However areas of the country like the northern central and eastern states that have months of below freezing temperatures may not have enough available insect life or blooming plants to supplement a hummingbird diet.
How do hummingbirds survive the cold?
Many birds have little tricks for staying warm during harsh winter temperatures. Hummingbirds are able to enter a hibernation-like state called Torpor. During Torpor everything slows down. Their body temperature drops as low as possible, and their heart rate goes down to about 50 beats per minute.
Metabolism lowers to 1/15 of their normal daytime rate. They sleep in this Torpor every night. This allows them to save a lot of energy and means there is a better chance that the food they were able to eat that day will keep them warm through the night.
How to feed hummingbirds in the winter
Blooms and bugs decrease as the winter season starts to take over, and hummers who decide to stick around will need your help more than ever! Of utmost importance is making sure your feeder is ready first thing at sunrise and doesn’t freeze. If the hummers go even two hours without being able to feed when they need to, it could spell disaster. If it gets cold enough where you are to freeze nectar, here are some ways you can keep your hummingbirds fed.
Buy a heated feeder
Heated hummingbird feeders aren’t easy to come by. I suppose because there isn’t a large market for them not many companies have bothered. But here are a two I was able to find;
- Hummer Hearth: technically this isn’t a feeder, it is an attachment that fits to the underside of your existing feeder and keeps temps above freezing with a bulb.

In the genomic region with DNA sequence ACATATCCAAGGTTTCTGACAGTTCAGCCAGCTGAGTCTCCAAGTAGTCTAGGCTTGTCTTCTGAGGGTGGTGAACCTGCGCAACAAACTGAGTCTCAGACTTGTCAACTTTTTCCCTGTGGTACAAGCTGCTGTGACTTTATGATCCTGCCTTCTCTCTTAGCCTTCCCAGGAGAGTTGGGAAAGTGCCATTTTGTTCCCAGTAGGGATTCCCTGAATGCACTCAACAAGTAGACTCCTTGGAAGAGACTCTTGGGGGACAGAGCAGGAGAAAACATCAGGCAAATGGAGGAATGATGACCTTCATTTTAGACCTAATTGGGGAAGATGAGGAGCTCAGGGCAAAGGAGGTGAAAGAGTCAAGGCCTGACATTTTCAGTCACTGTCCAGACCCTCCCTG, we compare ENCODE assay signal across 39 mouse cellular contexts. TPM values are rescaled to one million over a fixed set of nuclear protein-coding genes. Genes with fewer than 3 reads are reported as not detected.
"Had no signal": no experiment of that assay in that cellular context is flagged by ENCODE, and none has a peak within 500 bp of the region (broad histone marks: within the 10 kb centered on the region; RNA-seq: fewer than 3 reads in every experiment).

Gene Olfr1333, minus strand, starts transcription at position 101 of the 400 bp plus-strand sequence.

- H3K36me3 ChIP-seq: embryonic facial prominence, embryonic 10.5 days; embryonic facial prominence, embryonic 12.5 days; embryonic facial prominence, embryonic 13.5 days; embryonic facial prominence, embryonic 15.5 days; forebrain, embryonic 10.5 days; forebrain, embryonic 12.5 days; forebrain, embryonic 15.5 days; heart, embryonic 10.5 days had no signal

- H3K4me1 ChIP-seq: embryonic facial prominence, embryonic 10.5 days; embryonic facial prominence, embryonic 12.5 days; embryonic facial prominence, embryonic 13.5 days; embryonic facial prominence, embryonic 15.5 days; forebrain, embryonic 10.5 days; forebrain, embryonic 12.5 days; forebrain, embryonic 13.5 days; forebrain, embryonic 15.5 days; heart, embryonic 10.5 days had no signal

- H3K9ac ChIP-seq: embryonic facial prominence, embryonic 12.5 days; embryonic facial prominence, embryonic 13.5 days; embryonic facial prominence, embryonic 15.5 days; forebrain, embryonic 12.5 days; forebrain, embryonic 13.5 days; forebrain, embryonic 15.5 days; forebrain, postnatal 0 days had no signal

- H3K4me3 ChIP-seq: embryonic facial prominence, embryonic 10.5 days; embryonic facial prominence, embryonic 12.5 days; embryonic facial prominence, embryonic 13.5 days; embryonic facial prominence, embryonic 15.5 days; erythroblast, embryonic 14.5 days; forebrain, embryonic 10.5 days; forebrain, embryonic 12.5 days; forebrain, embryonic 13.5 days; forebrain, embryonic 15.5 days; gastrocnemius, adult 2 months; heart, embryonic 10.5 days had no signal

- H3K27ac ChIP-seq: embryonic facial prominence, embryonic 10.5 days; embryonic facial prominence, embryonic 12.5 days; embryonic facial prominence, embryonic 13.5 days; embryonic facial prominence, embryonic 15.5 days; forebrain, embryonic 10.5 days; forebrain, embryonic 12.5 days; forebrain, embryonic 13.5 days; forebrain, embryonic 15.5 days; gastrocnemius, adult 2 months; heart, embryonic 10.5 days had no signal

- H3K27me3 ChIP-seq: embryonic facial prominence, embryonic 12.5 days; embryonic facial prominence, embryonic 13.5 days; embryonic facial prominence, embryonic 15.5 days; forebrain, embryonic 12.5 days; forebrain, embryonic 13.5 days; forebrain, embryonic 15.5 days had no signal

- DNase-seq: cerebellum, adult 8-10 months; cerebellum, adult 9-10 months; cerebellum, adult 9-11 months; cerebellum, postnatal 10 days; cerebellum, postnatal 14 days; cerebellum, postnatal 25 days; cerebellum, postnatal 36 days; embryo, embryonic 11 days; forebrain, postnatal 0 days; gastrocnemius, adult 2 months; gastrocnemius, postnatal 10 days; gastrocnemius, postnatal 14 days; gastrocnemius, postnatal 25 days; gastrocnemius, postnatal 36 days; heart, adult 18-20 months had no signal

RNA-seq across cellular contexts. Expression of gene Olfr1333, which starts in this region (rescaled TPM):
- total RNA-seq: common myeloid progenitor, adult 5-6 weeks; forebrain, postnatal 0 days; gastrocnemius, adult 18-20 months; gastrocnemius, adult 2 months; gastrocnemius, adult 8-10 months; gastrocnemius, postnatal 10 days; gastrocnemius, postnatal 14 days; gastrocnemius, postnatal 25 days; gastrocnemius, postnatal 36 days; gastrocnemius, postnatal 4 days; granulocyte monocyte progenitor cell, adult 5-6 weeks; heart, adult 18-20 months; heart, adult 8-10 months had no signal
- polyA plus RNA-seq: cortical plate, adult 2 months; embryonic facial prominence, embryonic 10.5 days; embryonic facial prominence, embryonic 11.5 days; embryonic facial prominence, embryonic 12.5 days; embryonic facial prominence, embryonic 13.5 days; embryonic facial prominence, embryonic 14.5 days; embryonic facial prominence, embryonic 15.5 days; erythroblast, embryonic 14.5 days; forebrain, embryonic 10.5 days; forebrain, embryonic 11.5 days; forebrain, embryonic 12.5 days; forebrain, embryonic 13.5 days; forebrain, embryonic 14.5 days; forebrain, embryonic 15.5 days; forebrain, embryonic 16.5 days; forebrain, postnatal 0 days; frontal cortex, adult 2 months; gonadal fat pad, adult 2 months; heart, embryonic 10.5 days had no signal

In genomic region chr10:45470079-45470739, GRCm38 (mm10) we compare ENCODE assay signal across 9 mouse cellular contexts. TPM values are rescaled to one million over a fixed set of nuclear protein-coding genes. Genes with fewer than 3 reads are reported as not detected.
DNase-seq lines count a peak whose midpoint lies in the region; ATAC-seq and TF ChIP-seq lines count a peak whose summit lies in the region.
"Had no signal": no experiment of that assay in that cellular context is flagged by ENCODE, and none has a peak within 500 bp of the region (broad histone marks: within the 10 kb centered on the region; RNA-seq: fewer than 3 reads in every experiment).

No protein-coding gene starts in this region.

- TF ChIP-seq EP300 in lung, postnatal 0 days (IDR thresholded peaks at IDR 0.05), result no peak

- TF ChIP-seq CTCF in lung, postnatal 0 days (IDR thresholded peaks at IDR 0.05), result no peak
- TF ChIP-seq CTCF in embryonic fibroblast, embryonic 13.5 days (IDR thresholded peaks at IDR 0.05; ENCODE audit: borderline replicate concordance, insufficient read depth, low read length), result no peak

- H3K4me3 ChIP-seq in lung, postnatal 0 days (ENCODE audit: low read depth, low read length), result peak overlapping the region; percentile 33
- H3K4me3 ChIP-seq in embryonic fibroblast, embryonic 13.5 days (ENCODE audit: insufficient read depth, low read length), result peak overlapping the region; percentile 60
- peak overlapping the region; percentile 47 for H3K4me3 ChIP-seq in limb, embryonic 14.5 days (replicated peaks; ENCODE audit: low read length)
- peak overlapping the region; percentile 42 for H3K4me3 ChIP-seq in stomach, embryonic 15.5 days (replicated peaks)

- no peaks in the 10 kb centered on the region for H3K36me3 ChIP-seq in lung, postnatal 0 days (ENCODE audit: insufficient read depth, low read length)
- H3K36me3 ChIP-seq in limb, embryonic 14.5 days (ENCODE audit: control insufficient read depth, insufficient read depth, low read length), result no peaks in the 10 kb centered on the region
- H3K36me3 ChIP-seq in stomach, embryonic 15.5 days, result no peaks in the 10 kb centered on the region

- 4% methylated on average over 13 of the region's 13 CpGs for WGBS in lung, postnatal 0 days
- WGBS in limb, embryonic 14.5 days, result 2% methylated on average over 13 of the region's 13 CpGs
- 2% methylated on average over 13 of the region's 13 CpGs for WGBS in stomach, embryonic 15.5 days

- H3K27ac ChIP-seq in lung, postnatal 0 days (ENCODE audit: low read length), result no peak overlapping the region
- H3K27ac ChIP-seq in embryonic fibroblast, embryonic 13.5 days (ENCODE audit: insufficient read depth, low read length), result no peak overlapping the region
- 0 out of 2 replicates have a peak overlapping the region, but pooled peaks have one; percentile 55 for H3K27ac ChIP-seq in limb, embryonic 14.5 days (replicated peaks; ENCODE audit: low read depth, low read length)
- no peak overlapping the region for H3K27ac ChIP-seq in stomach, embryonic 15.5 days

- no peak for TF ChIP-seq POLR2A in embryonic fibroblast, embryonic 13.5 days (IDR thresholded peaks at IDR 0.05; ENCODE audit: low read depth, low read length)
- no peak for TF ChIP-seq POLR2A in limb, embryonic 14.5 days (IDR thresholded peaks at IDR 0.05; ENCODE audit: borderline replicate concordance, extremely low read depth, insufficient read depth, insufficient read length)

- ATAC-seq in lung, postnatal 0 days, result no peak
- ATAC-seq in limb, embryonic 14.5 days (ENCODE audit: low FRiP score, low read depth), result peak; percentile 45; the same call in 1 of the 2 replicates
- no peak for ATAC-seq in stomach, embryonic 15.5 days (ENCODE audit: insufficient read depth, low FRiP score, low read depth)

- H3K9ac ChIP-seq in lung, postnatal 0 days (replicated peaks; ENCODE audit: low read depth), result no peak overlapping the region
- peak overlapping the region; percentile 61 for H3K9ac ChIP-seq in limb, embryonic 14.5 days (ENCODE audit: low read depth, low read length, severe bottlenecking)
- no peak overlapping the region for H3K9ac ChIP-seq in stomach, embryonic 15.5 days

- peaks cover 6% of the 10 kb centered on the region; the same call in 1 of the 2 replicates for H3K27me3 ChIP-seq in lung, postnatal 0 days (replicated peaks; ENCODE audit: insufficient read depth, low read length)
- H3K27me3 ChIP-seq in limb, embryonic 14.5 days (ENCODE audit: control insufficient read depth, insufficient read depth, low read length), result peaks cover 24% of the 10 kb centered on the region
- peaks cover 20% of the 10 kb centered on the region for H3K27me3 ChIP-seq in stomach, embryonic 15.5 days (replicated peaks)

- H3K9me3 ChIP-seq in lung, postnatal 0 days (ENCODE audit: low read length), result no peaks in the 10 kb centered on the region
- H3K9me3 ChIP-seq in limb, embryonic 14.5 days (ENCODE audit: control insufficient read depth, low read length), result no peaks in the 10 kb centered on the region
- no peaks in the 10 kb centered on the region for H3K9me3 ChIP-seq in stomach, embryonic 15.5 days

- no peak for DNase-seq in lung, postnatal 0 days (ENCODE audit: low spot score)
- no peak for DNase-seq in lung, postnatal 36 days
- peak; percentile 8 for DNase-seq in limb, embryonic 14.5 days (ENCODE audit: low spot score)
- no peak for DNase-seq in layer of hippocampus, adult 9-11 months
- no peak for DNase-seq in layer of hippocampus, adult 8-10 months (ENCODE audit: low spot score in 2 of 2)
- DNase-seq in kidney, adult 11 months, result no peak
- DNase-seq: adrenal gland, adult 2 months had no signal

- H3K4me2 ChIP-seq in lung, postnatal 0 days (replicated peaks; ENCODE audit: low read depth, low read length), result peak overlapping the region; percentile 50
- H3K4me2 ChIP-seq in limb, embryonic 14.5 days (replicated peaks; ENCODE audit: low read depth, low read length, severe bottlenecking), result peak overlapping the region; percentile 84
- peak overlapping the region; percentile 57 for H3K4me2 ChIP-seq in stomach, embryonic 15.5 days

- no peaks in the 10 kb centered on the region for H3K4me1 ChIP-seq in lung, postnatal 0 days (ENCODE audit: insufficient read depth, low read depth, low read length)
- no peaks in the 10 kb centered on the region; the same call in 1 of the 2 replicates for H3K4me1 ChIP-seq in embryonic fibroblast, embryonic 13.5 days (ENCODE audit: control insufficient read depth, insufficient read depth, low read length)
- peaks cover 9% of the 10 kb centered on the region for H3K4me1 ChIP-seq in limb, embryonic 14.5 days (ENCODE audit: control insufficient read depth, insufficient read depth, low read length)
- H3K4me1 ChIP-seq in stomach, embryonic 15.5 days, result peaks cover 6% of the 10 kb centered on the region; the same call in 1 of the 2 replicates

- Hummers Heated Delight: An all-in-one heater and feeder
Heat your feeder DIY style
Since there are not many heated feeders on the market, most people DIY their own setup. It may take a little trial and error to figure out what is going to work for you, depending on how cold it gets where you live.
- Practical and festive, some people wrap their feeder in a string of Christmas lights to keep it warm enough. Make sure you are using incandescent bulbs and not LED since those won’t give off heat.
- Hang an incandescent (again, no LEDs) utility/mechanics light near the feeder station.
- Clamp a heat lamp near the feeder station.
- Create an insulating “sleeve” for the feeder. Knit your own, make something out of fleece fabric, cut off the sleeve from an old sweater, or even make something with a thinsulate faucet sock, get creative! Leave just enough wiggle room to insert handwarming packets. In the morning, heat the nectar and put on your sleeve right before putting it outside. This should trap warmth for awhile, and you can add the handwarming packets as necessary.